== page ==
Fired trans Netflix employee says Dave Chappelle controversy is just the tip of the iceberg

Vic Parsons October 22, 2021
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Trans supporters outside Netflix headquarters

Netflix employees and supporters gathered at a protest outside Netflix. (Al Seib / Los Angeles Times via Getty Images).

A Black trans former Netflix employee has spoken out about battling transphobia after being fired by the streaming giant amid the ongoing row over transphobic content.

“Calls for respect, more representation and less harmful content at Netflix came long before Dave Chappelle’s latest comedy special,” wrote B Pagels-Minor, a former programme manager at Netflix, for the Washington Post in an op-ed entitled “I was fired from Netflix, but the fight against transphobia on screen and off will continue”.

Pagels-Minor was fired by Netflix last week, with the streaming giant claiming they shared information with the media on the economics behind and viewership of the controversial hour-long special by comedian Dave Chappelle.

Chappelle’s special, The Closer, has been widely criticised for transphobic and homophobic jokes, and prompted an ugly row at Netflix that saw a trans employee resource group organise a company-wide walkout on 20 October, which Pagels-Minor helped organise.

“In the middle of the recent backlash, I was still hopeful we could push for change, but Netflix leadership disappointed us,” they wrote. Hours after the walkout protest was announced publicly, Netflix fired Pagels-Minor.

“I was terminated,” they said. “I was told that while I was a well-respected member of Netflix, it seemed likely that I was the source of leaked information that appeared in the media – a charge I firmly deny.”

Former Netflix employee wants to show Black trans lives are valued

On 20 October, a protest in solidarity with trans and non-binary people also took place outside Netflix headquarters as employees walked out. Trans supporters were met by anti-trans and free-speech counter protestors, who carried signs reading “Jokes Are Funny”, “Cancel Culture sucks” and “Netflix Don’t Cancel Free Speech”.

At the protest, Pagels-Minor read out the list of demands written by Netflix employees, including calling on the company to invest more money in trans and non-binary content and to support more trans and non-binary creators. The demands also include adding anti-trans content warnings to anti-trans shows on Netflix.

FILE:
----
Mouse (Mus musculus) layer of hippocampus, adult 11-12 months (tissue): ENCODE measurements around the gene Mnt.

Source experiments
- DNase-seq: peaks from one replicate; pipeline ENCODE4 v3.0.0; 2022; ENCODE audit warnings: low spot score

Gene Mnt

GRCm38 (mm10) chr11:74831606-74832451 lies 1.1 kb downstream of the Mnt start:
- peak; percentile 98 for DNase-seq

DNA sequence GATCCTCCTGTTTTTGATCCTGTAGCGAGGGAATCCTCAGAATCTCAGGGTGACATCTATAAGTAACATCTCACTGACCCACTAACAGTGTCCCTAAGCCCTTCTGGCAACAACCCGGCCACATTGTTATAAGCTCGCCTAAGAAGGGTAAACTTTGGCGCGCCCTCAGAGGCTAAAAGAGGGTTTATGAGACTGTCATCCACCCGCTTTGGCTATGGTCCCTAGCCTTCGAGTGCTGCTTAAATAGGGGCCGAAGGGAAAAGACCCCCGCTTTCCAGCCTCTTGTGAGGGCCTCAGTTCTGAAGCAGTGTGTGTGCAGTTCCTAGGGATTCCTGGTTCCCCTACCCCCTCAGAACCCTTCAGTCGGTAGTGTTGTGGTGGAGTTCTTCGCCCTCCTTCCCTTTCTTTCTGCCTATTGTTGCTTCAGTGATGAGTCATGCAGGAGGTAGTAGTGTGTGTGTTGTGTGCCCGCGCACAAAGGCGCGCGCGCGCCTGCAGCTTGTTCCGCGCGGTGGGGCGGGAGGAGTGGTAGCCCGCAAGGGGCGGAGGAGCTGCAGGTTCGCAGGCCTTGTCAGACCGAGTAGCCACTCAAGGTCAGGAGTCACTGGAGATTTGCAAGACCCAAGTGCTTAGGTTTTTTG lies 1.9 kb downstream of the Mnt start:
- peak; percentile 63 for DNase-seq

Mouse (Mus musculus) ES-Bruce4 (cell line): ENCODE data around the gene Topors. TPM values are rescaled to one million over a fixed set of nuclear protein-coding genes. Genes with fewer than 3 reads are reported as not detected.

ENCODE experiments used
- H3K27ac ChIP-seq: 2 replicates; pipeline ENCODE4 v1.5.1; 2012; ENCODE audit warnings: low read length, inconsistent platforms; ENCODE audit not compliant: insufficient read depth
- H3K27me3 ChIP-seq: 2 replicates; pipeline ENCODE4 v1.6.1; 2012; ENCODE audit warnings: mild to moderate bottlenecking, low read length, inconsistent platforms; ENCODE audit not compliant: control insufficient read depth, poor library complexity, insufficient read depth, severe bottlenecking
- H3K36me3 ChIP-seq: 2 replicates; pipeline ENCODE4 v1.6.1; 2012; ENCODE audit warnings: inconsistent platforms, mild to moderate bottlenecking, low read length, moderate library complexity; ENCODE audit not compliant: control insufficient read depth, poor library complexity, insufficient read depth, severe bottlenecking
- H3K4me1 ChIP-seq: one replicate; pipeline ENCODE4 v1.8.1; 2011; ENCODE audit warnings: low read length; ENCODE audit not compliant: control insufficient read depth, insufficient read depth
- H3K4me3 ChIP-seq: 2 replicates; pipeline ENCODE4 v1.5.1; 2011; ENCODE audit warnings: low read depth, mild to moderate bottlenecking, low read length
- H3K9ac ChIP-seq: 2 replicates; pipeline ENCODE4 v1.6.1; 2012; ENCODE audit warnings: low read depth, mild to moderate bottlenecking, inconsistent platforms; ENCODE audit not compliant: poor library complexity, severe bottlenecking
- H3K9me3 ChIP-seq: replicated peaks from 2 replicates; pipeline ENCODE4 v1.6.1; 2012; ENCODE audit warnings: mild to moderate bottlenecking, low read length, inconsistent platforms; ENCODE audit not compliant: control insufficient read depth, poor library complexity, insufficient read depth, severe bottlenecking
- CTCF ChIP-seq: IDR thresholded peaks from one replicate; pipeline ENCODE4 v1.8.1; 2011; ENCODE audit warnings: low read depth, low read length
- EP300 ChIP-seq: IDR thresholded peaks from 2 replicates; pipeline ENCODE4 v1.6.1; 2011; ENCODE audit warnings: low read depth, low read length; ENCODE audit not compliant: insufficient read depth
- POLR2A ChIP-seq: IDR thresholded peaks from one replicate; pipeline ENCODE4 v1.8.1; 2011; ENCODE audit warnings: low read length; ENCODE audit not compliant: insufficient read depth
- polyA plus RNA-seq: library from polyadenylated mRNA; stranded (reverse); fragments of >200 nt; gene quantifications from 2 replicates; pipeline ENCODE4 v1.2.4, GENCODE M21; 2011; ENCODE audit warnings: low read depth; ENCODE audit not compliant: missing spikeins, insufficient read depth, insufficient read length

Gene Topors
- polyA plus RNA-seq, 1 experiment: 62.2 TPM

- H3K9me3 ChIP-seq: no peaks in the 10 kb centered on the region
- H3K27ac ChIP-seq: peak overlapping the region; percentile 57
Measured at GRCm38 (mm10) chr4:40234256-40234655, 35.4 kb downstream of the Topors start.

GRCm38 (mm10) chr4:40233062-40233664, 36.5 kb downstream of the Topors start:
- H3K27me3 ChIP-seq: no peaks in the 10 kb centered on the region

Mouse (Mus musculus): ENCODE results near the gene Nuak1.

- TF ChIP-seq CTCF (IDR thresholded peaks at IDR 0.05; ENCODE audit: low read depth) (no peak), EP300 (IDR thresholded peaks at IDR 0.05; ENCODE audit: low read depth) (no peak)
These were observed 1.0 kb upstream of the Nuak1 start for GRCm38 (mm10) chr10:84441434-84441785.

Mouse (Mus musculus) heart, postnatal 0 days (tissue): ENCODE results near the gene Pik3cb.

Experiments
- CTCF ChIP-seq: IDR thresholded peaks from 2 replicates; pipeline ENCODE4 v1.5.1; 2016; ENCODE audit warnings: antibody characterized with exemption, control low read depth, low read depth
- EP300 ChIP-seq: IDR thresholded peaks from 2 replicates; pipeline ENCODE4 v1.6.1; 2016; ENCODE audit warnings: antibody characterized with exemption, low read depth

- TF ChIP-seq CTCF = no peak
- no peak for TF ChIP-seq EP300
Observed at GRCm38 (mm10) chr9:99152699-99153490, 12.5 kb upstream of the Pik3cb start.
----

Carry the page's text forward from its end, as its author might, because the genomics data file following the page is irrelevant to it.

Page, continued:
“I want my child to grow up in a world where they see that their parent, a Black trans person – because I exist contrary to what the special says, contrary to what many people say – that I am valued and that I am an important person,” they said.

In their Washington Post op-ed, Pagels-Minor continued this point.

“When did this fight start?” they asked. “I could say it started in June 2020, when I shared a piece called “Black Trans Lives Matter” on my personal blog and with the internal Netflix community. ‘We must remember that trans folks have always been here and no matter how organised the assault against our humanity, we will not be erased,’ I wrote.”

They continued by explaining that last year, they and other trans Netflix employees shared their stories with Netflix content executives as “part of a conversation to facilitate more trans content on the platform”.

“I wasn’t the only one. Trans colleagues remained utterly professional as they also shared their stories. We asked to be seen as equals. We asked them to recognise our stories, to see that we deserve a place on the platform. We felt vulnerable, but at least they heard us,” Pagels-Minor said.

But recent events, they said, have shown that Netflix executives “took nothing away from those conversations”.

“The release of Chapelle’s special… happened without consulting the Trans* Employee Resource Group (ERG), of which I was a member and co-leader,” Pagels-Minor said. “The ERG might have recommended not releasing the special – but that if that wasn’t an option, we could have offered other ways to minimise the harm it could do to our community and to the company.

“But Netflix didn’t ask for guidance, deeply miscalculating the impact of this inflammatory, inaccurate and dangerous content.”

Employees have ‘no desire’ to ‘destroy Netflix’

Pagels-Minor added: “Many people want to boil down this to just ‘crazy libs’ obsessed with ‘cancel culture’ who want to harm Chappelle, but that could not be further from the truth.” The goal of the trans ERG is “to create parity in the content available at Netflix”, they said.

“Let me be clear: Within the Trans* team there is no desire to ‘destroy Netflix’ or ‘cancel Dave’.

“In many ways, the work Trans* has been doing for three years now is prescient. We know many young users find homophobic, transphobic, racist and xenophobic content repugnant. This content reflects tremendous injustice and causes ‘real world harm’ to the communities being targeted. There’s no longer tolerance for intolerance.

“Ultimately, this is not only a fight for the heart, soul and long-term future of Netflix. It’s also about ensuring that hate won’t have a prominent space in the new world that’s coming. We in the trans community know this is a marathon, and we will never stop fighting for equity and respect. Let this backlash be a lesson.”

Related topics: Dave Chappelle, netflix, Trans, transphobia

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